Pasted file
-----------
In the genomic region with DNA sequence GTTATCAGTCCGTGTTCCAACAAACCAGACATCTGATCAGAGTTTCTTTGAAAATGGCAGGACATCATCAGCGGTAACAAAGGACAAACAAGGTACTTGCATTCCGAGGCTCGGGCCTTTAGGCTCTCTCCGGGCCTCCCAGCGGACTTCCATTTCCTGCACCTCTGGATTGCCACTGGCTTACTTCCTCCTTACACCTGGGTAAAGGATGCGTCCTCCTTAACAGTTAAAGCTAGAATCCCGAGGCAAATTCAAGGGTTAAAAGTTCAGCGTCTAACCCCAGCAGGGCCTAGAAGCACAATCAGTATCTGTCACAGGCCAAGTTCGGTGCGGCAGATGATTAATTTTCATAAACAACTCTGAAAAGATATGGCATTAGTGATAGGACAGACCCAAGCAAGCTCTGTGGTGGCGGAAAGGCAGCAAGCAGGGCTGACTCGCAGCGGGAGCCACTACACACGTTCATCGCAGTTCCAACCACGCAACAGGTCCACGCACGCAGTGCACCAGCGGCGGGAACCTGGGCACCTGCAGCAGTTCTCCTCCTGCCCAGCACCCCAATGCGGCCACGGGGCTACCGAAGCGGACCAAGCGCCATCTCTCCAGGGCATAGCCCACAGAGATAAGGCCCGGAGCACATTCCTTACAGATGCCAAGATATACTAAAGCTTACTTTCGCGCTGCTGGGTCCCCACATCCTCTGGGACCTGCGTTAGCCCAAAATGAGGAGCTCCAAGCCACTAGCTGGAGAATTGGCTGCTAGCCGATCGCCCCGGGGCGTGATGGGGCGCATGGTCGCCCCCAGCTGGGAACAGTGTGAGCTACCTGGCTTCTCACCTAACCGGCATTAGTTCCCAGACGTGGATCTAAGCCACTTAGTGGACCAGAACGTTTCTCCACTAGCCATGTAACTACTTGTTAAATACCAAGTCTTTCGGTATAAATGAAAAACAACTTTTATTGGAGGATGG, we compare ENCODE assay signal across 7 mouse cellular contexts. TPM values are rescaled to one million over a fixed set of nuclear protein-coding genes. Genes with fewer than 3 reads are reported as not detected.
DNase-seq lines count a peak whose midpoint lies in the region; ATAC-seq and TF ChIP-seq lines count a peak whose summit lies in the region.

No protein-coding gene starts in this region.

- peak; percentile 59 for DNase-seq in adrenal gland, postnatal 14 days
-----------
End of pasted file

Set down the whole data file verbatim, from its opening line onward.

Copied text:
In the genomic region with DNA sequence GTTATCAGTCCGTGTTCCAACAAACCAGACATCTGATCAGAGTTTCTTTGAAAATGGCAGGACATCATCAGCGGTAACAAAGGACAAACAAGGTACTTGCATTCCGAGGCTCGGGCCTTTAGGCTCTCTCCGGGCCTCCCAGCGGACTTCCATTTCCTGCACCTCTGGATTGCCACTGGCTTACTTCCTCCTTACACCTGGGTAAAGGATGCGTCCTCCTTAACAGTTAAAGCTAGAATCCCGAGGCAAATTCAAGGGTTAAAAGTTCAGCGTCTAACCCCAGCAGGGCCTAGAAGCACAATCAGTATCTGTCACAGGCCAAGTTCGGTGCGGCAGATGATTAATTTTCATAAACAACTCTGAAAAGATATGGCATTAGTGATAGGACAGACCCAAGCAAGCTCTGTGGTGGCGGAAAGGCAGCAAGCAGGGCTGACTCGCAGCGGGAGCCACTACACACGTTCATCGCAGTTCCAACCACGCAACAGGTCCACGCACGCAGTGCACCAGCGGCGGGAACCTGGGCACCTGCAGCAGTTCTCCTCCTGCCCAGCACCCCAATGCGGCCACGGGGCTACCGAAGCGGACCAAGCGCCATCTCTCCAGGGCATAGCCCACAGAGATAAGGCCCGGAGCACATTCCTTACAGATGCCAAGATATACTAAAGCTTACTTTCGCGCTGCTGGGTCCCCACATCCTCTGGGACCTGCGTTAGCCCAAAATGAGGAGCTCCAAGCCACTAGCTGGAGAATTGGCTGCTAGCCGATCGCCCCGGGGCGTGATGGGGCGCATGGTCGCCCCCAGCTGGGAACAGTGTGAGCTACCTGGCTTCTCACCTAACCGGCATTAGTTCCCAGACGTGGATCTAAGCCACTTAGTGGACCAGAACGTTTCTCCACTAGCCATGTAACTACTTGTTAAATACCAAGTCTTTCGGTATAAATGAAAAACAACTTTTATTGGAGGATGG, we compare ENCODE assay signal across 7 mouse cellular contexts. TPM values are rescaled to one million over a fixed set of nuclear protein-coding genes. Genes with fewer than 3 reads are reported as not detected.
DNase-seq lines count a peak whose midpoint lies in the region; ATAC-seq and TF ChIP-seq lines count a peak whose summit lies in the region.

No protein-coding gene starts in this region.

- peak; percentile 59 for DNase-seq in adrenal gland, postnatal 14 days